Steinhardt Museum inaugurated with flare and critters

Photo: Moshik Brin — ‎at ‎the Steinhardt Museum of Natural History‎.‎ 

Giant green bugs, a lion and a troupe of acrobats were among the creatures greeting guests at the inauguration of the Steinhardt Museum of Natural History, Israel National Center for Biodiversity Studies.

The festive atmosphere underscored the historic occasion: the imminent opening of the Steinhardt Natural History Museum at Tel Aviv University. 

The Museum’s dedication, which took place on June 26, honored its founding benefactor, Michael J. Steinhardt, Judy Steinhardt and their family, in the presence of Tel Aviv-Yafo Mayor Ron Huldai, government ministers and other senior public officials. The first of its kind in the region, the Museum will house 5 million animal and plant specimens when it opens to the public in the fall.

The dignitaries as well as the Steinhardts’ children, David Steinhardt and Sarah Berman, lauded Steinhardt for his passion for the natural world and Israel and for his generosity in enabling TAU to build a world-class museum. The speakers also praised TAU Prof. Tamar Dayan, the Museum’s founding chair, for her vision and determination in bringing the Museum to realization.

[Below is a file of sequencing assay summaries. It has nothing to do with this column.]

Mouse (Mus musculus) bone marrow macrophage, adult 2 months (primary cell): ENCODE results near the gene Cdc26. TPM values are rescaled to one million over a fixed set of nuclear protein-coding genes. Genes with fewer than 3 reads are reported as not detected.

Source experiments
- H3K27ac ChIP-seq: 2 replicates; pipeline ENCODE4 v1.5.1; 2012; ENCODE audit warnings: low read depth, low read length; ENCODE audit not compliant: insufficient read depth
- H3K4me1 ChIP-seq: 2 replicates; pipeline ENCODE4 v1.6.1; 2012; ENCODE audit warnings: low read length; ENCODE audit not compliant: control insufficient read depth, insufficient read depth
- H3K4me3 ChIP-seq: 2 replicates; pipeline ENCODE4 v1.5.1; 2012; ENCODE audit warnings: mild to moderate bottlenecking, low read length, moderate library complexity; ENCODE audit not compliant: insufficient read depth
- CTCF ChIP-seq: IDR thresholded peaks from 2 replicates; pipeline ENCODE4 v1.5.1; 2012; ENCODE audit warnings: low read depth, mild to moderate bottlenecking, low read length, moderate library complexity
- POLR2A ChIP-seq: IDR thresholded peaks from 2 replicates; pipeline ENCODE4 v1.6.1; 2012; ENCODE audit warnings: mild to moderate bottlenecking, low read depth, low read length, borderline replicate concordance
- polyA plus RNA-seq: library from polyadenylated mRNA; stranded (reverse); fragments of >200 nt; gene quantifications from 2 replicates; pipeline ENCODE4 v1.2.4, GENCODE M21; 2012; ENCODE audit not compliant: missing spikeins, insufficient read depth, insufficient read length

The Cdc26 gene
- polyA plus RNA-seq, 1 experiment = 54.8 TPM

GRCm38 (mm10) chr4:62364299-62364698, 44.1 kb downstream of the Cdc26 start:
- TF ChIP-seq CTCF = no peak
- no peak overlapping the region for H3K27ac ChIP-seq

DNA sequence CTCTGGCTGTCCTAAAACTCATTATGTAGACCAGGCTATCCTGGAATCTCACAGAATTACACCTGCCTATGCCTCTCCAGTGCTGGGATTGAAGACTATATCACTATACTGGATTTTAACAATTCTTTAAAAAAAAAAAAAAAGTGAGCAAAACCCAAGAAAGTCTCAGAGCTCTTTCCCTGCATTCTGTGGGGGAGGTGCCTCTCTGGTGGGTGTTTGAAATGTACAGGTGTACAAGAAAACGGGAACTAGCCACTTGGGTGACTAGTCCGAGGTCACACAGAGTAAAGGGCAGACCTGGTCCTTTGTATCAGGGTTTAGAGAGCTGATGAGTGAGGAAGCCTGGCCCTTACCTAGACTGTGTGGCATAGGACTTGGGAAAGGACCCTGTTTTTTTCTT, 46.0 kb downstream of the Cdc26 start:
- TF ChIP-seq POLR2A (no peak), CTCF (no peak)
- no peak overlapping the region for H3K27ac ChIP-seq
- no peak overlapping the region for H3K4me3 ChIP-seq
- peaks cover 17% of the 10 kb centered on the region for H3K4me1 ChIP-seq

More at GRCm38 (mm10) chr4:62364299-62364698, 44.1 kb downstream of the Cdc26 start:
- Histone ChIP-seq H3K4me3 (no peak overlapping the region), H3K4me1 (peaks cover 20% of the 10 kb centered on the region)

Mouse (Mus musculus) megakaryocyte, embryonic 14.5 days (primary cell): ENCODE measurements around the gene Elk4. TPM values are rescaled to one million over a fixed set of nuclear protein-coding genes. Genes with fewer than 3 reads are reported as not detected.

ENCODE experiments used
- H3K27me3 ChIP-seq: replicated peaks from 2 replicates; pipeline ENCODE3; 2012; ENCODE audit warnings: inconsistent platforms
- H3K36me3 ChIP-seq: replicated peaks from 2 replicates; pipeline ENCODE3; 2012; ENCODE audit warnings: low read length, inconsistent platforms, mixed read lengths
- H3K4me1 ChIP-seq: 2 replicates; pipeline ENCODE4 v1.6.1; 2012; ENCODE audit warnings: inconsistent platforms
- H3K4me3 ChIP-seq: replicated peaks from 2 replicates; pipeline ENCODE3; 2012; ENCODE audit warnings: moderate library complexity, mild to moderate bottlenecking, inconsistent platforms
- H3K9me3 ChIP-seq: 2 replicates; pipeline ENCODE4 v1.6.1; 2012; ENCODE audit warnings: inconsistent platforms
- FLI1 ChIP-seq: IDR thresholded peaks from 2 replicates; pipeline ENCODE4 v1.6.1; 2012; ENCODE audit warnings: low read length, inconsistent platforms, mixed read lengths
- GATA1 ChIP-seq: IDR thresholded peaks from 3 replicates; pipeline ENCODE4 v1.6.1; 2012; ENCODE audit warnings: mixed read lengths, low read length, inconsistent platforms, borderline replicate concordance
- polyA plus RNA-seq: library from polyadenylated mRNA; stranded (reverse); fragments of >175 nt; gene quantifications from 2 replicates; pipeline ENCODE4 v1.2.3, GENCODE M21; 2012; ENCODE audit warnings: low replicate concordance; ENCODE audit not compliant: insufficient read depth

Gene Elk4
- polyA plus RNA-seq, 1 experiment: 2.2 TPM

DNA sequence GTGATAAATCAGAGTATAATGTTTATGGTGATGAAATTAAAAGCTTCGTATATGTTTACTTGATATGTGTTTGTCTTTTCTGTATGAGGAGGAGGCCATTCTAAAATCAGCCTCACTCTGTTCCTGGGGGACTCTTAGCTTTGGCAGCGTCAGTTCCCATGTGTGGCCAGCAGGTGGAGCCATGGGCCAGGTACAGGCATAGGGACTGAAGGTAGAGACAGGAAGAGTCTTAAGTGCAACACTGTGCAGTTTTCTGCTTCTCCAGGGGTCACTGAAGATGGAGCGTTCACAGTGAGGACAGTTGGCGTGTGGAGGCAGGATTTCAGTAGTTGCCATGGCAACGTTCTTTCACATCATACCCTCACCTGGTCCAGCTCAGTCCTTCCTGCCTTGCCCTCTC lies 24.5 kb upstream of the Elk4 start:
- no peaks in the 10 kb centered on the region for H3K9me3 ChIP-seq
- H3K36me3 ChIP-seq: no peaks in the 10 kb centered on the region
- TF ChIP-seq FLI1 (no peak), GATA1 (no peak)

“I easily imagine your children and grandchildren being here and discovering wonders that would not be found elsewhere,” said Steinhardt to the overflowing, newly-inaugurated Fabian-Cyril Boisson Auditorium.

Judy Steinhardt said that she knew the Museum would be a success because of the excitement her grandchildren expressed when they saw the bug collection. “This is a dream come true,” she said.

With the exhibits partially on display, guests were treated to a sampling of what the Museum will offer as well as a reception on the Museum’s terrace, which overlooks the University’s Botanic Garden.

“This is a big treasure,” said TAU President Prof. Joseph Klafter. “It will make Israel a global hub for biodiversity studies. The Steinhardt name will be forever connected to love for the natural world, love for education, and love for the State of Israel.”

Minister of Environmental Protection and Jerusalem Affairs and Heritage Zeev Elkin spoke of the “fascinating symbolism” of the Museum’s structure – shaped liked Noah’s Ark. Like the Biblical Noah, he said, the Museum will preserve Israel’s species.  “Protecting biodiversity is a Mitzvah.”

During the ceremony, well-known singer Einat Sarouf serenaded Steinhardt and his family with a few Israeli classics.

The dedication culminated when Director General of the Israel Nature and Parks Authority Shaul Goldstein affixed a mezuzah to the Museum’s entrance and recited the ritual blessings.


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